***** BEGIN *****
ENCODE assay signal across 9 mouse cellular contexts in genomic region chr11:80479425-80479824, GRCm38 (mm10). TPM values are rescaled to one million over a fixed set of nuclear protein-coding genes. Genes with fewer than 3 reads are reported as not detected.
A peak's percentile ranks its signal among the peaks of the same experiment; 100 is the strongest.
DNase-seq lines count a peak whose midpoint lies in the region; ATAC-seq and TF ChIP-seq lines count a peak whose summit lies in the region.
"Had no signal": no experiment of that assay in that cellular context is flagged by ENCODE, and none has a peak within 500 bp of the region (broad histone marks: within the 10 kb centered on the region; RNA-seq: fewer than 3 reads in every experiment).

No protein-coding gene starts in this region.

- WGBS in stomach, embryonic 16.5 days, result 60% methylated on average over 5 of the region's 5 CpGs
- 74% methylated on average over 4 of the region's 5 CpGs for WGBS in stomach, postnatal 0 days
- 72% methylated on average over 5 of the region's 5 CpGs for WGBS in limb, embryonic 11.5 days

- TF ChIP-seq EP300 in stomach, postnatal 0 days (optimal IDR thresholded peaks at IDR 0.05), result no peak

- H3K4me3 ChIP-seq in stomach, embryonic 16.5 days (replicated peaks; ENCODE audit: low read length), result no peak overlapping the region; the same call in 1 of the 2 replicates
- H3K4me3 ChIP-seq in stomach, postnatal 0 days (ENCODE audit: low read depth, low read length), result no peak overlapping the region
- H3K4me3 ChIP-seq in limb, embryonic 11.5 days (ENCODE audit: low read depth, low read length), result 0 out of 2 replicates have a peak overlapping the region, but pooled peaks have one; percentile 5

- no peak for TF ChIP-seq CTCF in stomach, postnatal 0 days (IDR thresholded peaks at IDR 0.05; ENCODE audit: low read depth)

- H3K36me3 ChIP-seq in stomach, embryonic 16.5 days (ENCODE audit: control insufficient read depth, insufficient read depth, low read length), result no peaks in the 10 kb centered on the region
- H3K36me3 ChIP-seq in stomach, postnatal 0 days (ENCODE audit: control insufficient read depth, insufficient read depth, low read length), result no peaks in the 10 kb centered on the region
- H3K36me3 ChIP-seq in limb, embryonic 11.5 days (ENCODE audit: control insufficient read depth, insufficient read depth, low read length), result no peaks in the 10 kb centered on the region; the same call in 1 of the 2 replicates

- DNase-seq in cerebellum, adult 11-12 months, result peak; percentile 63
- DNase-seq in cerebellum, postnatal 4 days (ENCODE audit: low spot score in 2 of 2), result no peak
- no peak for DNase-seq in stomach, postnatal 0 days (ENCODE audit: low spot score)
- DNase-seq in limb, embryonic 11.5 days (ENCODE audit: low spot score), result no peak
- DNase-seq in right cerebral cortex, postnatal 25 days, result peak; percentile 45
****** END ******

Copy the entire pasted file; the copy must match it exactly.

ENCODE assay signal across 9 mouse cellular contexts in genomic region chr11:80479425-80479824, GRCm38 (mm10). TPM values are rescaled to one million over a fixed set of nuclear protein-coding genes. Genes with fewer than 3 reads are reported as not detected.
A peak's percentile ranks its signal among the peaks of the same experiment; 100 is the strongest.
DNase-seq lines count a peak whose midpoint lies in the region; ATAC-seq and TF ChIP-seq lines count a peak whose summit lies in the region.
"Had no signal": no experiment of that assay in that cellular context is flagged by ENCODE, and none has a peak within 500 bp of the region (broad histone marks: within the 10 kb centered on the region; RNA-seq: fewer than 3 reads in every experiment).

No protein-coding gene starts in this region.

- WGBS in stomach, embryonic 16.5 days, result 60% methylated on average over 5 of the region's 5 CpGs
- 74% methylated on average over 4 of the region's 5 CpGs for WGBS in stomach, postnatal 0 days
- 72% methylated on average over 5 of the region's 5 CpGs for WGBS in limb, embryonic 11.5 days

- TF ChIP-seq EP300 in stomach, postnatal 0 days (optimal IDR thresholded peaks at IDR 0.05), result no peak

- H3K4me3 ChIP-seq in stomach, embryonic 16.5 days (replicated peaks; ENCODE audit: low read length), result no peak overlapping the region; the same call in 1 of the 2 replicates
- H3K4me3 ChIP-seq in stomach, postnatal 0 days (ENCODE audit: low read depth, low read length), result no peak overlapping the region
- H3K4me3 ChIP-seq in limb, embryonic 11.5 days (ENCODE audit: low read depth, low read length), result 0 out of 2 replicates have a peak overlapping the region, but pooled peaks have one; percentile 5

- no peak for TF ChIP-seq CTCF in stomach, postnatal 0 days (IDR thresholded peaks at IDR 0.05; ENCODE audit: low read depth)

- H3K36me3 ChIP-seq in stomach, embryonic 16.5 days (ENCODE audit: control insufficient read depth, insufficient read depth, low read length), result no peaks in the 10 kb centered on the region
- H3K36me3 ChIP-seq in stomach, postnatal 0 days (ENCODE audit: control insufficient read depth, insufficient read depth, low read length), result no peaks in the 10 kb centered on the region
- H3K36me3 ChIP-seq in limb, embryonic 11.5 days (ENCODE audit: control insufficient read depth, insufficient read depth, low read length), result no peaks in the 10 kb centered on the region; the same call in 1 of the 2 replicates

- DNase-seq in cerebellum, adult 11-12 months, result peak; percentile 63
- DNase-seq in cerebellum, postnatal 4 days (ENCODE audit: low spot score in 2 of 2), result no peak
- no peak for DNase-seq in stomach, postnatal 0 days (ENCODE audit: low spot score)
- DNase-seq in limb, embryonic 11.5 days (ENCODE audit: low spot score), result no peak
- DNase-seq in right cerebral cortex, postnatal 25 days, result peak; percentile 45